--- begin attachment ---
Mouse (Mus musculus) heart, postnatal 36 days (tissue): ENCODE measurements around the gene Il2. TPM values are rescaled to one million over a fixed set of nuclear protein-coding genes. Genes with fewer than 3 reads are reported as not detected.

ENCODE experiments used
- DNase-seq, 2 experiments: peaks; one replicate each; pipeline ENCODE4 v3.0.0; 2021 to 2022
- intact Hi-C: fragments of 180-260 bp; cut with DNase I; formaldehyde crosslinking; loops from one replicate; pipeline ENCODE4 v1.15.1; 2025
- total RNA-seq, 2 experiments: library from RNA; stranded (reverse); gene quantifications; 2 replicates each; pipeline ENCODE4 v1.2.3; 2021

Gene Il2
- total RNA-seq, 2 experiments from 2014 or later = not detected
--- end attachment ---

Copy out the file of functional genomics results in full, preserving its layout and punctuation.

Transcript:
Mouse (Mus musculus) heart, postnatal 36 days (tissue): ENCODE measurements around the gene Il2. TPM values are rescaled to one million over a fixed set of nuclear protein-coding genes. Genes with fewer than 3 reads are reported as not detected.

ENCODE experiments used
- DNase-seq, 2 experiments: peaks; one replicate each; pipeline ENCODE4 v3.0.0; 2021 to 2022
- intact Hi-C: fragments of 180-260 bp; cut with DNase I; formaldehyde crosslinking; loops from one replicate; pipeline ENCODE4 v1.15.1; 2025
- total RNA-seq, 2 experiments: library from RNA; stranded (reverse); gene quantifications; 2 replicates each; pipeline ENCODE4 v1.2.3; 2021

Gene Il2
- total RNA-seq, 2 experiments from 2014 or later = not detected